Friday, October 29, 2010

Did Politics Influence Which Credit Unions Received TARP Funds?

Did political influence play a role as to which community development credit unions received funds from the TARP Community Development Capital Initiative (CDCI)?

This is the conclusion of a paper published by Linus Wilson at the University of Louisiana at Lafayette.

Forty-eight community development credit unions received almost $70 million in funds through CDCI, although 189 credit unions could have participated in the program. The study does state that it does not know which credit unions applied for the program, so it compares credit unions that received the funding to those that were eligible to receive CDCI funds.

The key finding of the paper was "that credit unions eligible for TARP funds were three times more likely selected for those funds if they were headquartered in the district of member of the U.S. House Financial Services Committee even after controlling for other factors. This indicates that political influence may have driven the selection of credit unions."

The study also concludes that credit unions that received CDCI funds had significantly lower loan-to-deposit ratios relative to other eligible credit unions that did not receive TARP investments. The author found this result to be startling, as these institutions were picked "because they would provide much needed loans to the credit union’s underserved communities.”

Furthermore, the study found mixed evidence as to whether regulators and Treasury selected stronger community development credit unions to receive these funds. The selected credit unions had significantly lower tangible net worth ratios; but also, had lower provisions for loans losses and fewer non-performing assets.


  1. Let's see, a study that concludes political influence played a role in which community development credit unions received TARP CDCI funds, even though the study states that it does not know which credit unions actually applied for those funds. The lack of that information alone negates any validity to this study's conclusion. Perhaps it wasn't so much "political influence" that determined who received the funds, but rather which credit unions actually applied for those funds.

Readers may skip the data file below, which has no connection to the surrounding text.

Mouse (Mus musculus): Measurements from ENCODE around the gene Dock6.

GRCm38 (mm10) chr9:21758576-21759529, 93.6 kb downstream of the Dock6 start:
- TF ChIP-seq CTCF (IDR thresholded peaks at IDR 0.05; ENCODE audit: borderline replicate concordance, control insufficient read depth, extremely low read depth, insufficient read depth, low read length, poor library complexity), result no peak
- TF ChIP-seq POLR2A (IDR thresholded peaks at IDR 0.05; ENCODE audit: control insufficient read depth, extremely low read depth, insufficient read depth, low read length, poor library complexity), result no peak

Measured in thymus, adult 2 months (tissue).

2. That is why I made the point that the study did not look at who actually applied. However, I would not say that it negates the validity of the study. But it does raise questions and should require additional analysis. Perhaps, GAO will look at information regarding who applied by regulatory agency.

  3. As always, I enjoy your posts and do appreciate you pointing out the flaw with this study. However, I never said it negates the validity of the study, merely its conclusion. Obviously, the information within this study warrants further analysis, taking into consideration those who applied. With that said, until that analysis is performed and additional information made available, the conclusion that political influence played a role in which credit unions received TARP CDCI funds, is still nothing more than speculation.



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